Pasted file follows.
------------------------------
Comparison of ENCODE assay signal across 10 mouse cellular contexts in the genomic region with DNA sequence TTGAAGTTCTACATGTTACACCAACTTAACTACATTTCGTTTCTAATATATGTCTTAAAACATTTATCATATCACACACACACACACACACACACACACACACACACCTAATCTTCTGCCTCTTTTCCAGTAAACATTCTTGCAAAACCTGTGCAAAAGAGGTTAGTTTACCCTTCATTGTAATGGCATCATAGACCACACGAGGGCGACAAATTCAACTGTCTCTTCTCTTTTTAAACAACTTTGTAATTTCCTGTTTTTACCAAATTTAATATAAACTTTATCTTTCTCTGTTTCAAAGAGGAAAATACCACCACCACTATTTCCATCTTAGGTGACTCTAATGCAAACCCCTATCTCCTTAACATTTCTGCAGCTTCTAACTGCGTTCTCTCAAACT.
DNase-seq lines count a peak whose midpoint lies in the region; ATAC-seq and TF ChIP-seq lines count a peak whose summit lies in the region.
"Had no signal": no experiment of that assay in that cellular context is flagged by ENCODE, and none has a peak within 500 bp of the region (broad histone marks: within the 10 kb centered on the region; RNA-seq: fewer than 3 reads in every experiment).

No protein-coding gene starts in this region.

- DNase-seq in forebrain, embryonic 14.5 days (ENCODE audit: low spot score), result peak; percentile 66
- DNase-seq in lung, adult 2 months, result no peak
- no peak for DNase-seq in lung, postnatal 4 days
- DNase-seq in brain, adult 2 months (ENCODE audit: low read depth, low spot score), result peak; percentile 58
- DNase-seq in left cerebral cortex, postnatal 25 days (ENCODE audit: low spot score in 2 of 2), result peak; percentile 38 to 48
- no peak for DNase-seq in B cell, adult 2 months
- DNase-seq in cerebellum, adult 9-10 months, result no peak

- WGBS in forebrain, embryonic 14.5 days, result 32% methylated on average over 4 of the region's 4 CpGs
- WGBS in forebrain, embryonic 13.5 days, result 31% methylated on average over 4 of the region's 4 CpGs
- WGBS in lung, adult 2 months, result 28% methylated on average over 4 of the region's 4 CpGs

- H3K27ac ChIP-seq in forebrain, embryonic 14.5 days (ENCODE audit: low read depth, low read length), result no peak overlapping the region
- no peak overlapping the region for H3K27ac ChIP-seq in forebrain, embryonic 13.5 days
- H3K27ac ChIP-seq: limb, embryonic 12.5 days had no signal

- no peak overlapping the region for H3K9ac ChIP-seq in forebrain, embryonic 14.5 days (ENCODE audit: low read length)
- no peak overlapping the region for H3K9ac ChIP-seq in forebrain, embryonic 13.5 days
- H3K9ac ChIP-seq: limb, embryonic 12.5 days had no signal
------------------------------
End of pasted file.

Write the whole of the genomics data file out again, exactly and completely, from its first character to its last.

Comparison of ENCODE assay signal across 10 mouse cellular contexts in the genomic region with DNA sequence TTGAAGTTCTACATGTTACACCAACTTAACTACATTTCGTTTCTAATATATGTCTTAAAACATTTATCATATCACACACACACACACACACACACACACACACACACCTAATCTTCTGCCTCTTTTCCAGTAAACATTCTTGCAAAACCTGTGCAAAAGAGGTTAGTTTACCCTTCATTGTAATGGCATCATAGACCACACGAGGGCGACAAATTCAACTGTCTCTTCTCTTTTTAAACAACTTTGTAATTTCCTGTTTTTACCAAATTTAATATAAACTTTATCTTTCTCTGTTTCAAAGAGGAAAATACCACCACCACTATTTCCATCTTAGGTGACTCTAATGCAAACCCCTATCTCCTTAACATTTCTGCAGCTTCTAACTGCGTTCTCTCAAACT.
DNase-seq lines count a peak whose midpoint lies in the region; ATAC-seq and TF ChIP-seq lines count a peak whose summit lies in the region.
"Had no signal": no experiment of that assay in that cellular context is flagged by ENCODE, and none has a peak within 500 bp of the region (broad histone marks: within the 10 kb centered on the region; RNA-seq: fewer than 3 reads in every experiment).

No protein-coding gene starts in this region.

- DNase-seq in forebrain, embryonic 14.5 days (ENCODE audit: low spot score), result peak; percentile 66
- DNase-seq in lung, adult 2 months, result no peak
- no peak for DNase-seq in lung, postnatal 4 days
- DNase-seq in brain, adult 2 months (ENCODE audit: low read depth, low spot score), result peak; percentile 58
- DNase-seq in left cerebral cortex, postnatal 25 days (ENCODE audit: low spot score in 2 of 2), result peak; percentile 38 to 48
- no peak for DNase-seq in B cell, adult 2 months
- DNase-seq in cerebellum, adult 9-10 months, result no peak

- WGBS in forebrain, embryonic 14.5 days, result 32% methylated on average over 4 of the region's 4 CpGs
- WGBS in forebrain, embryonic 13.5 days, result 31% methylated on average over 4 of the region's 4 CpGs
- WGBS in lung, adult 2 months, result 28% methylated on average over 4 of the region's 4 CpGs

- H3K27ac ChIP-seq in forebrain, embryonic 14.5 days (ENCODE audit: low read depth, low read length), result no peak overlapping the region
- no peak overlapping the region for H3K27ac ChIP-seq in forebrain, embryonic 13.5 days
- H3K27ac ChIP-seq: limb, embryonic 12.5 days had no signal

- no peak overlapping the region for H3K9ac ChIP-seq in forebrain, embryonic 14.5 days (ENCODE audit: low read length)
- no peak overlapping the region for H3K9ac ChIP-seq in forebrain, embryonic 13.5 days
- H3K9ac ChIP-seq: limb, embryonic 12.5 days had no signal